History of RCRW
Early History of Rockwall County Republican Women (RCRW)
By Billie Tuttle, the first President of RCRW
My husband, Leon Tuttle, and I moved to Rockwall on Election Day, May 6, 1972. My first involvement with the Republican Party in Rockwall was in 1974 when I voted in the Republican Primary. Forty-four people voted in that primary at Dr. Sherman Spark’s clinic. That was twice as many as had voted there in 1972.
Dr. Sparks was the Republican County Chairman. Over the next two years Dr. Sparks held several meetings at his cabana on the hill off highway 66. Usually there were six or eight people attending, the Wallaces, Dunns, Lawhorns (Bill’s parents), Tuttles, Al Wingo and Dr. Sparks.
In the spring of 1975 Jim and Gerry Glasgow moved to Rockwall from Longview. Jim was the District Committeeman on the SREC at that time. Gerry immediately called on Dr. Sparks and inquired about organizing a Republican Women’s club in Rockwall. I have always thought of Gerry Glasgow as the founder of this club.
I remember getting a call from Dr. Sparks asking me to attend a meeting with the other Republican ladies, but I had a conflict and didn’t attend. A few days later I received a letter in the mail from Dixie Clem, the TFRW District Director of our district. The letter said, “Congratulations! You have been elected President of the Rockwall County Republican Women.”
Needless to say I was surprised! There was a list of ten names of the new members attached to the letter. My name was on the list.
After making a couple of phone calls I found out that only three local women had attended the meeting, Gerry Glasgow, Evelyn Wallace and Marge Dunn, along with Dixie Clem and Dr. Sparks. I think Dixie thought it was hopeless and didn’t want to make another trip back to Rockwall, so Dr. Sparks furnished the list of names and paid dues for all those who were not there because TFRW requires at least ten members in order to be a club.
The three who were there proceeded to elect officers and I learned a lesson from that: Always attend the meetings if you don’t want to get elected to do something!
I thought about it and discussed this new honor which had been bestowed upon me with my husband and I decided to accept the office and see what I could do. I found out I could do a lot with the help of a lot of very enthusiastic women!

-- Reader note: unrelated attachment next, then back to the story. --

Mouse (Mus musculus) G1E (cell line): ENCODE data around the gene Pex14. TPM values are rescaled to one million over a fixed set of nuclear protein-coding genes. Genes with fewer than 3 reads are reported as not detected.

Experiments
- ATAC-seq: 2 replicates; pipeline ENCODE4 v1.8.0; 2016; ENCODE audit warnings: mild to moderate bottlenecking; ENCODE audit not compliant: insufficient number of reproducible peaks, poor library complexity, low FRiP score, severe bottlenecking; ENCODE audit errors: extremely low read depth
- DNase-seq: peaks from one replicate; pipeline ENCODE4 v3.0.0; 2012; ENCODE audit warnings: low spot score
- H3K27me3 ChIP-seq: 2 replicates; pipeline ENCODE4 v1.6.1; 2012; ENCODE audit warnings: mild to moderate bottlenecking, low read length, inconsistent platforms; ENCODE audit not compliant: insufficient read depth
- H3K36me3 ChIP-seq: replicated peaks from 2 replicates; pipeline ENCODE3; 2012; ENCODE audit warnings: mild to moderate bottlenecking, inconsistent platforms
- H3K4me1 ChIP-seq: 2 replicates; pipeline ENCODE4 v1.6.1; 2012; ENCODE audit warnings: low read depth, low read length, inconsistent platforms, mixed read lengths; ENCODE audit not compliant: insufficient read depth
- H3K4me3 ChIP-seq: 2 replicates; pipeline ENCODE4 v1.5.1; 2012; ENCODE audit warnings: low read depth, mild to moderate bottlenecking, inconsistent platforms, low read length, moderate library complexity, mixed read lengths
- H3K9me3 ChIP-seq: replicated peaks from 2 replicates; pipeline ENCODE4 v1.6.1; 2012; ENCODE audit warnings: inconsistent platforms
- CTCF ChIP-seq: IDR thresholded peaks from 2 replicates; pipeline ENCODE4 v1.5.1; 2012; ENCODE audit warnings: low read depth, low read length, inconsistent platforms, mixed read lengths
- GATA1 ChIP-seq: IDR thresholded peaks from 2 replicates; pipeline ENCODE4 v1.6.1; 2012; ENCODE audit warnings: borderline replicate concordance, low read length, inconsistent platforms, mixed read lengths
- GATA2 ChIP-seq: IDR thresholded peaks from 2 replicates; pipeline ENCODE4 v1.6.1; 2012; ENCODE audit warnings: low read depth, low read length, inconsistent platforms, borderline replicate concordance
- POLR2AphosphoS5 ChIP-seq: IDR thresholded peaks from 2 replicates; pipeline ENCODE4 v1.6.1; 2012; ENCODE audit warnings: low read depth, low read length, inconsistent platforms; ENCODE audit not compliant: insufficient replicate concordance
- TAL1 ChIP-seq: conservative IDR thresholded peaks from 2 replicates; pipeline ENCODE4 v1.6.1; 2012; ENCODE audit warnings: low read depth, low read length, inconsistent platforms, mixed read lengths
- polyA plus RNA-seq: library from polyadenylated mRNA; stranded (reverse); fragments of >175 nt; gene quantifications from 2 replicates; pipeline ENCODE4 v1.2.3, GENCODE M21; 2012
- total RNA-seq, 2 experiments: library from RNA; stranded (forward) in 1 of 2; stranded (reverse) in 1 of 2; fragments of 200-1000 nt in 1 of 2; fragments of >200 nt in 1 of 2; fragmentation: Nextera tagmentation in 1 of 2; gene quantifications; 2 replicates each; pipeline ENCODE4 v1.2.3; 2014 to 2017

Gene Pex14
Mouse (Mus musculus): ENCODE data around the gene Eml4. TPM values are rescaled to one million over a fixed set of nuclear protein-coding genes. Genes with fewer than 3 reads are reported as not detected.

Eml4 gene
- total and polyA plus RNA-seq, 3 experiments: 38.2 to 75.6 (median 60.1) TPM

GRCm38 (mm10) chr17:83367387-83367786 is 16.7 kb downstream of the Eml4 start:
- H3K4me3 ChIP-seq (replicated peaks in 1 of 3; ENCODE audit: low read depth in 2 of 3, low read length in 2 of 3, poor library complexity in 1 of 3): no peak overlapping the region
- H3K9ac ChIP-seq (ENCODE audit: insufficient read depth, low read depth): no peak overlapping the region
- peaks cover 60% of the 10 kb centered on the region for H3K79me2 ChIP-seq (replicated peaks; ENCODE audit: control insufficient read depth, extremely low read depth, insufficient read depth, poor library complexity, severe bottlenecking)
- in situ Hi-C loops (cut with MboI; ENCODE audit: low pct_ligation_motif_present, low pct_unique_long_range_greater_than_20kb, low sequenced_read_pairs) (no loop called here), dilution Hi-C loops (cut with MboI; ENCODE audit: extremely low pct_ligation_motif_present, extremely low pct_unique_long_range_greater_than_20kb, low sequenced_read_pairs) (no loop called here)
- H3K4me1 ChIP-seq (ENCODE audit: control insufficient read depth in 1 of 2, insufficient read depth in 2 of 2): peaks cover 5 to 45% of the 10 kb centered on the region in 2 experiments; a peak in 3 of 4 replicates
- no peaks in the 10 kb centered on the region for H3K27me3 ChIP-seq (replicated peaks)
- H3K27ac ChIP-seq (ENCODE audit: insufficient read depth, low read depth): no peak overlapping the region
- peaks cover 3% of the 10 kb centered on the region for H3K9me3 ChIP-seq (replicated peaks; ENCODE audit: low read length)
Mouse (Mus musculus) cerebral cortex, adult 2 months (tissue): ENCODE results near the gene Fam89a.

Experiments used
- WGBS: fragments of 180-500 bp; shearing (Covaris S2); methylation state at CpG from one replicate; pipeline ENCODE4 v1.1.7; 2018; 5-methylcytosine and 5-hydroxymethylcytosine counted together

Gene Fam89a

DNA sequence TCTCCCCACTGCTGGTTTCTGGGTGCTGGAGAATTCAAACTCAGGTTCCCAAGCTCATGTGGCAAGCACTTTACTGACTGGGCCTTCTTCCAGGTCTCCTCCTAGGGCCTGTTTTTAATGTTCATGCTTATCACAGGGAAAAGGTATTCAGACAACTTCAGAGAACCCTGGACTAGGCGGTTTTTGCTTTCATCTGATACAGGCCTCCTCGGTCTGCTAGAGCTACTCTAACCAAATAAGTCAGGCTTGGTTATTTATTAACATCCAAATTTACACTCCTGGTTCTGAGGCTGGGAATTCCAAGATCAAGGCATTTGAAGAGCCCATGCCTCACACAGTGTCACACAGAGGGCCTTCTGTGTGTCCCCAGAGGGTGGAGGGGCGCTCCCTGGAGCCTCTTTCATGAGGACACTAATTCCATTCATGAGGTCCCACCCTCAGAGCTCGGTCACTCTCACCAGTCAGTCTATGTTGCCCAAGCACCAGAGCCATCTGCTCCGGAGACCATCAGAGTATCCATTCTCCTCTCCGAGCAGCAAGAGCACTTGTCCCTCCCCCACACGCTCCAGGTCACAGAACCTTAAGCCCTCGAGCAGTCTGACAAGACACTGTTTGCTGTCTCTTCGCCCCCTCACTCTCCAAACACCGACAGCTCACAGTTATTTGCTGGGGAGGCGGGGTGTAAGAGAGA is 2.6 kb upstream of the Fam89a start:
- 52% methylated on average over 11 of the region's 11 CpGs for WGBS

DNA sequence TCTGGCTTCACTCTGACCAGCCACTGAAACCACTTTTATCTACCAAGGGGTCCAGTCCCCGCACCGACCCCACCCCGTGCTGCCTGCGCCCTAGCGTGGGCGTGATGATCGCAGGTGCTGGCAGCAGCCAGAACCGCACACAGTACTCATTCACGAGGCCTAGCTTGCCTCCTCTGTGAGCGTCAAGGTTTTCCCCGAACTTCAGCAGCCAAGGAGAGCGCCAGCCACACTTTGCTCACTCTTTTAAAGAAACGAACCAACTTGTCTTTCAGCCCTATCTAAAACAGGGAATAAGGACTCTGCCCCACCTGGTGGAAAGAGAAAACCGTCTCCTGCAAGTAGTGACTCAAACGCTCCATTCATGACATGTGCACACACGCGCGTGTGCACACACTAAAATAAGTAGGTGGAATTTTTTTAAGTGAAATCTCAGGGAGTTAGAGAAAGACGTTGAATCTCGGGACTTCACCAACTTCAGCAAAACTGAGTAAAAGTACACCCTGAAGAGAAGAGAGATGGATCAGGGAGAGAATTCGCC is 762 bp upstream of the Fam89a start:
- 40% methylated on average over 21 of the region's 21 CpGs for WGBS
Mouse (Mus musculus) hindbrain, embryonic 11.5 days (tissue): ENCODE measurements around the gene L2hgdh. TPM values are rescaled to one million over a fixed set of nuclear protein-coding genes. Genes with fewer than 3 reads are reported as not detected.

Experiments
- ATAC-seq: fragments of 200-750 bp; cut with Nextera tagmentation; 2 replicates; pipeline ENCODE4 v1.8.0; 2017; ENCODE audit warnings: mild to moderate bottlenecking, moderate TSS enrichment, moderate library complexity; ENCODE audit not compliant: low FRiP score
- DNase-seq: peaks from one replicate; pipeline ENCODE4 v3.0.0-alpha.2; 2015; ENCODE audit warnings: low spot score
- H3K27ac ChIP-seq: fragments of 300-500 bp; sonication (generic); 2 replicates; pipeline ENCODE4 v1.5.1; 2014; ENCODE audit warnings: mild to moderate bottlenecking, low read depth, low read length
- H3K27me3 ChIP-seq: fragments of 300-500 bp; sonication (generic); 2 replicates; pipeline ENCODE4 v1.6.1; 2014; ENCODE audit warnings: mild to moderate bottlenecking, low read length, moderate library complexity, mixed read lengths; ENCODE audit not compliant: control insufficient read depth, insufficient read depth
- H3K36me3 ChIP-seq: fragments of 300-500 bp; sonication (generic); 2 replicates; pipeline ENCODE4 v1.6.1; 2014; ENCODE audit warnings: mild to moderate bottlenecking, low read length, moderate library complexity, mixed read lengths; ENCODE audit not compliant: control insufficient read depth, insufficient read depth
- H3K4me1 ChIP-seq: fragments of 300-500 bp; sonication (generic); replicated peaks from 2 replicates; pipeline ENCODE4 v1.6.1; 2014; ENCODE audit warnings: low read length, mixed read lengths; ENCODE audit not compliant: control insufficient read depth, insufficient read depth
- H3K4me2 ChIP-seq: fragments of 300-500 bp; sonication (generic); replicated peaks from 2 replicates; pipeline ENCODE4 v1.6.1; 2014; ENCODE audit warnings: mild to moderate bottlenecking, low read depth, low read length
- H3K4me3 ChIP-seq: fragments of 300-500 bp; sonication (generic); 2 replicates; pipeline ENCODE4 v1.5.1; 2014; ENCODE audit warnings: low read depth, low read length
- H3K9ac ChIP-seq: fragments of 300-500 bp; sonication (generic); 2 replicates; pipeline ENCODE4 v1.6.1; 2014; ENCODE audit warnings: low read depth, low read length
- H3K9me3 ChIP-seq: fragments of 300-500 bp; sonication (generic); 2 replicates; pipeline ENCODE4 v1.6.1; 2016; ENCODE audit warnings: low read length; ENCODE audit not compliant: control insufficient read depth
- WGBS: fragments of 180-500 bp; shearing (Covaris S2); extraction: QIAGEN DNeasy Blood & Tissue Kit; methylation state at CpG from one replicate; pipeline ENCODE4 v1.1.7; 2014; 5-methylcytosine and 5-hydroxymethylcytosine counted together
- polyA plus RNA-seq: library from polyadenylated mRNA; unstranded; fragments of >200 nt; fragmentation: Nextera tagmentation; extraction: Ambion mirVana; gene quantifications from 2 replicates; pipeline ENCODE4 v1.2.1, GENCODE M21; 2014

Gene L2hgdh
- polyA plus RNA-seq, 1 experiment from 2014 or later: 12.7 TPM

I called the other officers together and we decided to hold a general meeting in May soon after the Primary. Dr. Sparks decided that forty-four people were too large a crowd for his clinic along with his patients so in 1976 the primary was moved to Dobbs Elementary School. We anticipated the crowd would be considerably larger than in 1974. This was a wise move. Over 300 people showed up to vote. We posted a sign-up sheet for the club at the polling place and a lot of women signed up. We were really rolling!
Our first general meeting was held in May 1976 at the cabana in Lakeside Village where Gerry lived. We put an announcement in the Rockwall Success, crossed our fingers and waited. Much to our surprise at least twenty women showed up for the first meeting. Among them were Martha Sue Keegan, Barbara Lawhorn, Joan Huff, Carolyn Swafford, Marge Dunn, Sandra McKay, Gerry Glasgow, several others and myself. Most of them paid dues and the Rockwall Republican Women were off and running!
We decided to have a barbecue and campaign rally that summer at the high school cafeteria. It was a first for Republicans in Rockwall and really shocked the community. We sold 149 tickets, but only about 75 people showed up. A lot of people didn’t want it known that they were Republican sympathizers. We deemed the barbecue a great success and held it annually for about 20 years. Some of our featured speakers were Governor Bill Clements, Senator John Tower, Texas Secretary of State George Strake and others. I believe it was 1980 and Martha Hanover was club President when we had Governor Clements at the barbecue and over 600 guests attended the event held in a large tent with an overflow crowd onto land that is now the Northshore subdivision. It was awesome! The Greenville paper reported that 5,000 people had attended!
We also held a white elephant sale that first year. At that time there was no community center or any other appropriate place to hold a large garage sale, so I was given the duty to go see Bill and Raymond Cameron to ask if we could hold our sale on the parking lot of the Cameron Building. When I arrived at their office Bill, Raymond and Bill’s wife Ida Joe were all in the office. I explained what we wanted to do and they all looked at me like I was crazy. They laughed a little and then graciously agreed to let us use their parking lot. Raymond Cameron was the Democrat County Chairman at that time! I’m sure they never dreamed we would still be around by the next election.
By early fall 1976 we decided that we had enough support to open a Republican campaign headquarters before the general election. The best location we could get was in Shorty Rogers old barbershop on the square. A month before the general election we held a grand opening, barber chairs and all. The headquarters was staffed mostly by the Dunns, Tuttles, Keegans, Lawhorns, Huffs, McKays, Wallaces, Hatfields, Sparks, Glasgows and a few others. Once again we shocked the community, but most people around town still didn’t think the Republicans were here to stay.